سیاست های پولی، شبهات و قیمت دارایی ها
|کد مقاله||سال انتشار||مقاله انگلیسی||ترجمه فارسی||تعداد کلمات|
|28009||2014||14 صفحه PDF||سفارش دهید||محاسبه نشده|
Publisher : Elsevier - Science Direct (الزویر - ساینس دایرکت)
Journal : Journal of Monetary Economics, Volume 64, May 2014, Pages 85–98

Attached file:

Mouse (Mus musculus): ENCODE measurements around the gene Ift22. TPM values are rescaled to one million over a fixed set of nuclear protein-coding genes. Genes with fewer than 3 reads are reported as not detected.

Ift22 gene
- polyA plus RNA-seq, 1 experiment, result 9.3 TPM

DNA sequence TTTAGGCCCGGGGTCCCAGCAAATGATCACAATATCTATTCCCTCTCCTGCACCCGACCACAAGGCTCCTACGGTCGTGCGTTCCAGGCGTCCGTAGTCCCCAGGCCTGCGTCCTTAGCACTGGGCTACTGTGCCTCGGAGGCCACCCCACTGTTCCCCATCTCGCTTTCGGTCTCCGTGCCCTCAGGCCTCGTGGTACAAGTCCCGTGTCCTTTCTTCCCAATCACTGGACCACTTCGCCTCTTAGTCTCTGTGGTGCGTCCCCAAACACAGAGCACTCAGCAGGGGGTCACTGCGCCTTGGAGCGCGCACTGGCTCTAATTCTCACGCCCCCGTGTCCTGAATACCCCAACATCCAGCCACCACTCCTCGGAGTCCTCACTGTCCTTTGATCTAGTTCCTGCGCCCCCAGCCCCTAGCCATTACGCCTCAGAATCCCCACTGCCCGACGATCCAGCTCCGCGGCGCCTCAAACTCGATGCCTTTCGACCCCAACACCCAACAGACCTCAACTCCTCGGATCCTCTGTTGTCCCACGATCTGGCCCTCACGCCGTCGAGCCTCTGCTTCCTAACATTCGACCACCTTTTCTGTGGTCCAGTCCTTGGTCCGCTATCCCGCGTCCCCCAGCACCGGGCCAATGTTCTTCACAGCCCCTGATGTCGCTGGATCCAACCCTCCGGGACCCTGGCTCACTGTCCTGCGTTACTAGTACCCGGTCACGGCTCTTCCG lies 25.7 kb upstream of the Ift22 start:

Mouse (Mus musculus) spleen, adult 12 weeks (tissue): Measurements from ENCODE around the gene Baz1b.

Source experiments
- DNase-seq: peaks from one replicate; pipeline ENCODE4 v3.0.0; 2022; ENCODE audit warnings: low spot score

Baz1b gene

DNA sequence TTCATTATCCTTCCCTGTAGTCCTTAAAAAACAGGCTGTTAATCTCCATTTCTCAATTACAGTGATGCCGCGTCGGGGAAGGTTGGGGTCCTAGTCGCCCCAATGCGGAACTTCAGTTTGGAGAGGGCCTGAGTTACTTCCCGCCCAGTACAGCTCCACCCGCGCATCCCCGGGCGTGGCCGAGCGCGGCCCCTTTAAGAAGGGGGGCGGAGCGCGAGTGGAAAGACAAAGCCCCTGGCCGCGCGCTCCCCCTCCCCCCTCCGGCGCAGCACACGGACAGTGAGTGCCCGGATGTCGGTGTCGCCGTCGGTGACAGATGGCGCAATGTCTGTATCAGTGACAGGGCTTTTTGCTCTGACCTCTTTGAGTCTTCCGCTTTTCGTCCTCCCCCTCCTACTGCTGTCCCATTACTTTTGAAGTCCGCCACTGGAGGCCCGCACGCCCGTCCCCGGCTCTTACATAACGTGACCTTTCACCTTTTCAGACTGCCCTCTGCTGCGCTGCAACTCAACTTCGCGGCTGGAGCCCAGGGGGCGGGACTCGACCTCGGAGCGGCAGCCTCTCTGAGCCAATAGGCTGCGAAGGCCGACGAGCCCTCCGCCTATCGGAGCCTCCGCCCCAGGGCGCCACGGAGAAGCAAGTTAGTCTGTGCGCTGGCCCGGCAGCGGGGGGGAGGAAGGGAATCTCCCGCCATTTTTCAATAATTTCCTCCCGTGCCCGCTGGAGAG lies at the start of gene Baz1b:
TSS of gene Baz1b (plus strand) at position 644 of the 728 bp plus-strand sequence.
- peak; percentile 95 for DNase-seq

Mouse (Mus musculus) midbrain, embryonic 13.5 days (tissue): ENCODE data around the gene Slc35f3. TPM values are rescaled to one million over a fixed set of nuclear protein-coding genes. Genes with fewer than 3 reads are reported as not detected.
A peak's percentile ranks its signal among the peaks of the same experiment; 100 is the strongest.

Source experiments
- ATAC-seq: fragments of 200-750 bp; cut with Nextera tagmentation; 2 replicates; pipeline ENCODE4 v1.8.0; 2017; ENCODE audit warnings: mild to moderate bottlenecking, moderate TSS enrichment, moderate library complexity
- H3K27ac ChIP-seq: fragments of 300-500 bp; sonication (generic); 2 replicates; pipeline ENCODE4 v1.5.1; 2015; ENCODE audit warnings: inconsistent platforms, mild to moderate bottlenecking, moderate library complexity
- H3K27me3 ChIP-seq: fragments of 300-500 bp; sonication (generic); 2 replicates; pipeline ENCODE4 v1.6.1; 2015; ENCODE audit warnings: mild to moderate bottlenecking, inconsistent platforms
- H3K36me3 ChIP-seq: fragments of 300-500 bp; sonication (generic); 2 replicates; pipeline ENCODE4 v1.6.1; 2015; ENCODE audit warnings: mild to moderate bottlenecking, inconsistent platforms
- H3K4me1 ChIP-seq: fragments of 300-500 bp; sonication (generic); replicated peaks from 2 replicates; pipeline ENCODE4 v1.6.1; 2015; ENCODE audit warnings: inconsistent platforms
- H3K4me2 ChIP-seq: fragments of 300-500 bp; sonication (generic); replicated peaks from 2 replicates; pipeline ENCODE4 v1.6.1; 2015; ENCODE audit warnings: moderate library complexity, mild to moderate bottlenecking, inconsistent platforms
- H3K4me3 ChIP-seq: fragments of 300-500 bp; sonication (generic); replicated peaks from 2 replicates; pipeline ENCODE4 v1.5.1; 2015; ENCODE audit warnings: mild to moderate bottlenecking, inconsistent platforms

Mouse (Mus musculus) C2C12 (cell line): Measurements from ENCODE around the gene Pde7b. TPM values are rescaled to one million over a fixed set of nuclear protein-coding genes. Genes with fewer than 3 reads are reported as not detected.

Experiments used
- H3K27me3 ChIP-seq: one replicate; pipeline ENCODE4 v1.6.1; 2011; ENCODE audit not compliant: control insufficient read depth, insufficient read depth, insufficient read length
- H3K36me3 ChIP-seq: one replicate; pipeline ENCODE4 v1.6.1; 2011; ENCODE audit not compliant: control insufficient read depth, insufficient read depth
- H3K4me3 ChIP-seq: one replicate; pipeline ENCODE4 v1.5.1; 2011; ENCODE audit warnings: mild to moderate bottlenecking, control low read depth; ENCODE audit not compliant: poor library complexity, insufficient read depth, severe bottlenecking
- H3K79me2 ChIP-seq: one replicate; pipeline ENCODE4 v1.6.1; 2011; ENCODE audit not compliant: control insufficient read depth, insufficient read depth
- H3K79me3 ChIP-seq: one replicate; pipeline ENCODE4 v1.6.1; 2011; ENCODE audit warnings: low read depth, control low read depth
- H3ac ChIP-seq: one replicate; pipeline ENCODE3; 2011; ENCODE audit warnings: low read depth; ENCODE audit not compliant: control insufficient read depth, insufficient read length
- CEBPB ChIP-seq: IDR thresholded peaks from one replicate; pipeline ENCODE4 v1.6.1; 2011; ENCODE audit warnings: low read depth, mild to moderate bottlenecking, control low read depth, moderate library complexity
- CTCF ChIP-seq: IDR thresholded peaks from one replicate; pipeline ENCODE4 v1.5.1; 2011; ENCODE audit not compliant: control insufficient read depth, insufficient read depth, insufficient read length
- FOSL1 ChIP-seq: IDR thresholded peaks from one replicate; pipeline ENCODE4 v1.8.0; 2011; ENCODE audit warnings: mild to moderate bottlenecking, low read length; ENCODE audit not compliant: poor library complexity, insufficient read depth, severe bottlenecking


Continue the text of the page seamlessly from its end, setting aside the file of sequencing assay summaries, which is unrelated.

Asset prices and the equity premium might reflect doubts and pessimism. Introducing these features in an otherwise standard New-Keynesian model changes optimal policy in a substantial way. There are three main results: (i) asset-price movements improve the inflation-output trade-off so that average output can rise without much inflation costs; (ii) a “paternalistic” policymaker – maximizing the expected utility of the consumers under the true probability distribution – chooses a more accommodating policy towards productivity shocks and inflates the equity premium; (iii) a “benevolent” policymaker – maximizing the objective through which decisionmakers act in their ambiguous world – follows a policy of price stability.